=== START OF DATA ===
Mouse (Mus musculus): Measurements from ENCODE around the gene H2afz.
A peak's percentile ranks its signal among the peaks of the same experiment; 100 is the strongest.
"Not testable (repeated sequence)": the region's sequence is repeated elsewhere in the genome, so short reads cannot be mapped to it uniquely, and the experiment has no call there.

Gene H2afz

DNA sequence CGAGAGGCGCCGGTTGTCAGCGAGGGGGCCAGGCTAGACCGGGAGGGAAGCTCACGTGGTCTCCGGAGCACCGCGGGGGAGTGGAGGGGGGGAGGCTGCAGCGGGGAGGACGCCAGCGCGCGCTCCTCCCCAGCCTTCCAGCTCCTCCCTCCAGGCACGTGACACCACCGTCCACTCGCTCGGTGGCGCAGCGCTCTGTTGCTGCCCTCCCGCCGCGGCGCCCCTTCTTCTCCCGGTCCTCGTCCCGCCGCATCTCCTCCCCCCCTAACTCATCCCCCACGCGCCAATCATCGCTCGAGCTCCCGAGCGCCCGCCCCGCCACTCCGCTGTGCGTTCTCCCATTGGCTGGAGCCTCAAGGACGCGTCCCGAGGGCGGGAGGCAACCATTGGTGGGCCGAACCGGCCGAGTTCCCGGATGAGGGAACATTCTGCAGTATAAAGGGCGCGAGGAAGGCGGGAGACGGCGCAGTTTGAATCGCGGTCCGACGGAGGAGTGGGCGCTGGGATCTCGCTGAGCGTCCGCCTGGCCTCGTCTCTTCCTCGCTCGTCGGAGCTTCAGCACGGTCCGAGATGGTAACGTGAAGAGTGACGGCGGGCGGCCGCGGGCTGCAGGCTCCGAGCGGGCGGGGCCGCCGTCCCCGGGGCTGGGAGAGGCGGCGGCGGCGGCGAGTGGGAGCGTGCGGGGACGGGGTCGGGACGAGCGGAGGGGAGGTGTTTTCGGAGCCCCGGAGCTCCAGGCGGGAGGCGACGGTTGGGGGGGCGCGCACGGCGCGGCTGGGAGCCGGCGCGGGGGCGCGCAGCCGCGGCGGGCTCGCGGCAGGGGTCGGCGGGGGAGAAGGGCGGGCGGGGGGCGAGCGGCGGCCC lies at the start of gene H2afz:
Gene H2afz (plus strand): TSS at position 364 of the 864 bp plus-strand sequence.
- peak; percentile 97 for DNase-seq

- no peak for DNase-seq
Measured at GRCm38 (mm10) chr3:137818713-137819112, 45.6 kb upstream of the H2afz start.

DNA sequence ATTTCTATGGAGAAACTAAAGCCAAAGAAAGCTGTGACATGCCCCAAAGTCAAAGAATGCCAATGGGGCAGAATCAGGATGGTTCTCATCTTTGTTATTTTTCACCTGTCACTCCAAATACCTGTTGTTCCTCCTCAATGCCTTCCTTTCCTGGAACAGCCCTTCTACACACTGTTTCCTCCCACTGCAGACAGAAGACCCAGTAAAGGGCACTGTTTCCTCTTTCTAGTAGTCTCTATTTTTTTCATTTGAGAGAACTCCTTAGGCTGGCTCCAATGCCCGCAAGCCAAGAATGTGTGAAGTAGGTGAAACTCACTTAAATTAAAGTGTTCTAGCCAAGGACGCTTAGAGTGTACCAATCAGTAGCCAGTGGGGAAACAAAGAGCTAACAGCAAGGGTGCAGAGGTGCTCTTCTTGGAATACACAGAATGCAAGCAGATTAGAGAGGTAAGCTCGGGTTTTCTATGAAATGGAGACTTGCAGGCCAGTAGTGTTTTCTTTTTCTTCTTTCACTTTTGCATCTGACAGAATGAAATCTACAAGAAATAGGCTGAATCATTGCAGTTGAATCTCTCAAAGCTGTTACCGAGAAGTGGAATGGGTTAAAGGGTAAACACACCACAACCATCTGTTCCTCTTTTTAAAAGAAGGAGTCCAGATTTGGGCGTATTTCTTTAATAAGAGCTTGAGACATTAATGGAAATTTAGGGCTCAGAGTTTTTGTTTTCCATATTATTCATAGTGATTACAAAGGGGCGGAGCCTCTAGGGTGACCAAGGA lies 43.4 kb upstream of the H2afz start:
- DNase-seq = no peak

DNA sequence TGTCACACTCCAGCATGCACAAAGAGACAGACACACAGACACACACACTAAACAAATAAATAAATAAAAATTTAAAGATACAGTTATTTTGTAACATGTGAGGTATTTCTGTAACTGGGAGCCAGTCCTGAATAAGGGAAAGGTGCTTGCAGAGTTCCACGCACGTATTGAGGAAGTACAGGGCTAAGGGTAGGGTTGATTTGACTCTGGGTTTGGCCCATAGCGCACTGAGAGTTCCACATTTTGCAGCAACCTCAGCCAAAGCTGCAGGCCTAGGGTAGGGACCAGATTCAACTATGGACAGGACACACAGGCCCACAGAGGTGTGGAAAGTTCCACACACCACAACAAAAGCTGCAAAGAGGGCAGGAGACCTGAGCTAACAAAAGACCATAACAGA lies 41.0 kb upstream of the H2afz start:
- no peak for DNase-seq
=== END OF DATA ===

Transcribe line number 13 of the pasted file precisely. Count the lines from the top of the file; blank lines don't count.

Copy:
- no peak for DNase-seq